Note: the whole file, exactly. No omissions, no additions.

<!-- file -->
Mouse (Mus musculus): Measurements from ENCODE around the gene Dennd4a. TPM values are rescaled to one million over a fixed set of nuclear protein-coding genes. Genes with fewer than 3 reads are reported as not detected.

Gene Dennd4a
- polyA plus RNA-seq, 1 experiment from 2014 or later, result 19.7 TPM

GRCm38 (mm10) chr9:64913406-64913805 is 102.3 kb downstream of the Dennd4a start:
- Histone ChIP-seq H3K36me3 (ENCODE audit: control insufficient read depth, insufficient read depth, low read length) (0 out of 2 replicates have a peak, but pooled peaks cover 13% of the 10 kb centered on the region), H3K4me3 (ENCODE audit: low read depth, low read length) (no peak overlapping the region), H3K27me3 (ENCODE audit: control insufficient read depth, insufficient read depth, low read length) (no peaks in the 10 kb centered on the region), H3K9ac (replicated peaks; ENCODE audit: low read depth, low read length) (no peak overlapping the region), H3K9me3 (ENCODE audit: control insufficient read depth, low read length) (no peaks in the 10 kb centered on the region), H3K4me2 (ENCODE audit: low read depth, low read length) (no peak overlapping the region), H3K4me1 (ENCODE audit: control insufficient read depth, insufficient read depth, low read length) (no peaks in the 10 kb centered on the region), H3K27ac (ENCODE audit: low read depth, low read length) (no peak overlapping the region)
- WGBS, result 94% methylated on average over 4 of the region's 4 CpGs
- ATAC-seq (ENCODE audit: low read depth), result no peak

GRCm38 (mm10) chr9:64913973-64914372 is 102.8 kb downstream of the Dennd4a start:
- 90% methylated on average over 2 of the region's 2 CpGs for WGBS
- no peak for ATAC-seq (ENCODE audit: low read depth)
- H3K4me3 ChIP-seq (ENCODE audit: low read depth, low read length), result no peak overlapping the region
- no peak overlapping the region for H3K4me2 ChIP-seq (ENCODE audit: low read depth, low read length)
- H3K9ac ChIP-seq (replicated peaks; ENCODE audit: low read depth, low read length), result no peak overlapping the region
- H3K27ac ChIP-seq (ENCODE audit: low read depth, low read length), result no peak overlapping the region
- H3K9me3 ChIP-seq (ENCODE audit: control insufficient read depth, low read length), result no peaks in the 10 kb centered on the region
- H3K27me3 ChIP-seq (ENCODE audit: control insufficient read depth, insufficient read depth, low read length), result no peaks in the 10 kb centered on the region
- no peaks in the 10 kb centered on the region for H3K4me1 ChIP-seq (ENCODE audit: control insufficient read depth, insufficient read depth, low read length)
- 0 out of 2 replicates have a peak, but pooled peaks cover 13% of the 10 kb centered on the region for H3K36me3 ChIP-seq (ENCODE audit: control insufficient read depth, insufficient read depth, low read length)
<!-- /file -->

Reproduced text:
Mouse (Mus musculus): Measurements from ENCODE around the gene Dennd4a. TPM values are rescaled to one million over a fixed set of nuclear protein-coding genes. Genes with fewer than 3 reads are reported as not detected.

Gene Dennd4a
- polyA plus RNA-seq, 1 experiment from 2014 or later, result 19.7 TPM

GRCm38 (mm10) chr9:64913406-64913805 is 102.3 kb downstream of the Dennd4a start:
- Histone ChIP-seq H3K36me3 (ENCODE audit: control insufficient read depth, insufficient read depth, low read length) (0 out of 2 replicates have a peak, but pooled peaks cover 13% of the 10 kb centered on the region), H3K4me3 (ENCODE audit: low read depth, low read length) (no peak overlapping the region), H3K27me3 (ENCODE audit: control insufficient read depth, insufficient read depth, low read length) (no peaks in the 10 kb centered on the region), H3K9ac (replicated peaks; ENCODE audit: low read depth, low read length) (no peak overlapping the region), H3K9me3 (ENCODE audit: control insufficient read depth, low read length) (no peaks in the 10 kb centered on the region), H3K4me2 (ENCODE audit: low read depth, low read length) (no peak overlapping the region), H3K4me1 (ENCODE audit: control insufficient read depth, insufficient read depth, low read length) (no peaks in the 10 kb centered on the region), H3K27ac (ENCODE audit: low read depth, low read length) (no peak overlapping the region)
- WGBS, result 94% methylated on average over 4 of the region's 4 CpGs
- ATAC-seq (ENCODE audit: low read depth), result no peak

GRCm38 (mm10) chr9:64913973-64914372 is 102.8 kb downstream of the Dennd4a start:
- 90% methylated on average over 2 of the region's 2 CpGs for WGBS
- no peak for ATAC-seq (ENCODE audit: low read depth)
- H3K4me3 ChIP-seq (ENCODE audit: low read depth, low read length), result no peak overlapping the region
- no peak overlapping the region for H3K4me2 ChIP-seq (ENCODE audit: low read depth, low read length)
- H3K9ac ChIP-seq (replicated peaks; ENCODE audit: low read depth, low read length), result no peak overlapping the region
- H3K27ac ChIP-seq (ENCODE audit: low read depth, low read length), result no peak overlapping the region
- H3K9me3 ChIP-seq (ENCODE audit: control insufficient read depth, low read length), result no peaks in the 10 kb centered on the region
- H3K27me3 ChIP-seq (ENCODE audit: control insufficient read depth, insufficient read depth, low read length), result no peaks in the 10 kb centered on the region
- no peaks in the 10 kb centered on the region for H3K4me1 ChIP-seq (ENCODE audit: control insufficient read depth, insufficient read depth, low read length)
- 0 out of 2 replicates have a peak, but pooled peaks cover 13% of the 10 kb centered on the region for H3K36me3 ChIP-seq (ENCODE audit: control insufficient read depth, insufficient read depth, low read length)